Accounting Definitions

This page holds our Financial Expert™ Definitions of accounting jargon and terms. Cut through accounting jargon with our explainers.

Each definition page is much more than an accounting definition.

Beyond the definition, we provide a deeper explanation in plain english and give more context to how the word is used.

We also explore deeper into the topic and link to connected topics.

This is designed to provide a more rounded experience to help you discover more about accounting, finance & business topics.

If you’re still hungry for more, check out our shortlist of the best financial accounting & management accounting books.

Accounting definitions:

Click on each term below to be taken to our explainer guide.

Balance Sheet
Capital Expenditure
Cost of Goods Sold (COGS)
Deferred Consideration
Financial Statements
General Ledger
Generally Accepted Accounting Principles (GAAP)
Gross Margin
Gross Profit
Holding Company
Income Statement
International Financial Reporting Standards (IFRS)
Joint Venture (JV)
Onerous Contract
Quality of Earnings
Variable Cost
Year to Date (YTD)

Accounting definitions
Accounting definitions are essential to understanding financial statements

Other sources of accounting definitions

When researching accounting topics, the following online resources are considered as authority sources:

IFRS definitions is the home of the IASB who officially set the International Financial Reporting Standards themselves.

If you need to understand the precise definition or criteria for an accounting term this is the best place to go.

If you don’t know the name of the IFRS standard, begin browsing at

Other local GAAP definitions

For the official definition of local Generally Accepted Accounting Principles (GAAP) rules, such as UK GAAP, the authority source is the official standard which you should find at the website of the local standard setter.

In the UK, this is the Financial Reporting Council or FRC, and the website for standards is found at

Other company law

However, be aware that sometimes a disclosure requirement for financial statements, such as the format of the balance sheet or income statement might be set out in other laws.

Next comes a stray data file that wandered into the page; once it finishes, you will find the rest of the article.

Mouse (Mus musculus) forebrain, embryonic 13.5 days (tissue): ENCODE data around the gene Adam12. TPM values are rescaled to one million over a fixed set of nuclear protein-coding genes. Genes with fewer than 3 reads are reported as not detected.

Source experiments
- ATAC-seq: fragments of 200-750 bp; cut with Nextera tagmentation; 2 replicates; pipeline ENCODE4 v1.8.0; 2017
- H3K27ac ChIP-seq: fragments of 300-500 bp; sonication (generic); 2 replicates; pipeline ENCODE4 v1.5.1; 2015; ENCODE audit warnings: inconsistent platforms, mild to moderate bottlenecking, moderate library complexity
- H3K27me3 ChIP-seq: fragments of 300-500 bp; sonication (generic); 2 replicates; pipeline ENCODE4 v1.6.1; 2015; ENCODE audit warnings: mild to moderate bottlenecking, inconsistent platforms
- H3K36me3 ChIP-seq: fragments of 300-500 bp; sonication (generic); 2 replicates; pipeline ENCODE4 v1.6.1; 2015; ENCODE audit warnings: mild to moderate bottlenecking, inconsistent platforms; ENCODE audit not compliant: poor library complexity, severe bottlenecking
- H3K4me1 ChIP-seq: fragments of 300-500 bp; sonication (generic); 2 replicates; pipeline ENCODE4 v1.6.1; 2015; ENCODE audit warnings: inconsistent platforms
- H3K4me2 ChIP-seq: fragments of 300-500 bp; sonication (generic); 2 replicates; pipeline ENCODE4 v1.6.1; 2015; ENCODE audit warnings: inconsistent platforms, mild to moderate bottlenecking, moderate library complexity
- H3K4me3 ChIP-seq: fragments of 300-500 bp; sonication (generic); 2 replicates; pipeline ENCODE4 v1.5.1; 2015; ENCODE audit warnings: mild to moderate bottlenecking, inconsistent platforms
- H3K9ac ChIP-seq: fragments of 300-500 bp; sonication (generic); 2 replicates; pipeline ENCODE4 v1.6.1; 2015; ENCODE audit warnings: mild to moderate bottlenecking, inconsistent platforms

In the UK, many company requirements come ‘Companies Act’ rules. The various iterations of the Companies Act can be found on the UK Government website.

For example, this page sets out prescribed formats for UK company law financial statements:

It’s often useful to use a search engine to understand first which section and companies act sets the standard. Then you can use the government website to navigate to the relevant section to read the full context of the requirement.

Interpretations and advice

Often with a subject area as complex as accounting, a straight forward definition is only the starting point.

Professional financial advisers from large and small accounting firms will be able to advise on the nuances and the general practice seen in companies.

Illustrative financial statements / Model financial statements

One excellent way to gain insights into the practical application of accounting standards, (and in particular the disclosure requirements) is to look at illustrative financial statements.

Illustrative financial statements are an annual report, published on behalf of a fictitious company which has every asset, liability, financial arrangement under the sun.

They are produced by the big four accounting firms and are updated on an annual basis. They provide ‘show’ rather than tell, how accounting disclosures can be made to comply with the latest rules.

Illustrative accounts aren’t able to show every conceivable accounting complexity, but they get very close. As a result, they’re a comprehensive reference guide which can give you some additional confidence in how to interpret a disclosure rule.

EY – IFRS, listed group, 2019

pwc – IFRS, listed group, 2019

Deloitte – IFRS, listed group, 2019

KPMG – IFRS, listed group, 2020

Model accounts are written to demonstrate the best practise disclosure for most accounting scenarios. They are typically based on a listed business (which must comply with a tougher set of rules than private businesses).

Therefore, you may find that model accounts disclosures are more detailed and insightful than the minimum disclosure that an auditor would accept is GAAP compliant.

This is a free resource after all though, so on balance, model accounts are still a very useful source of accounting information.

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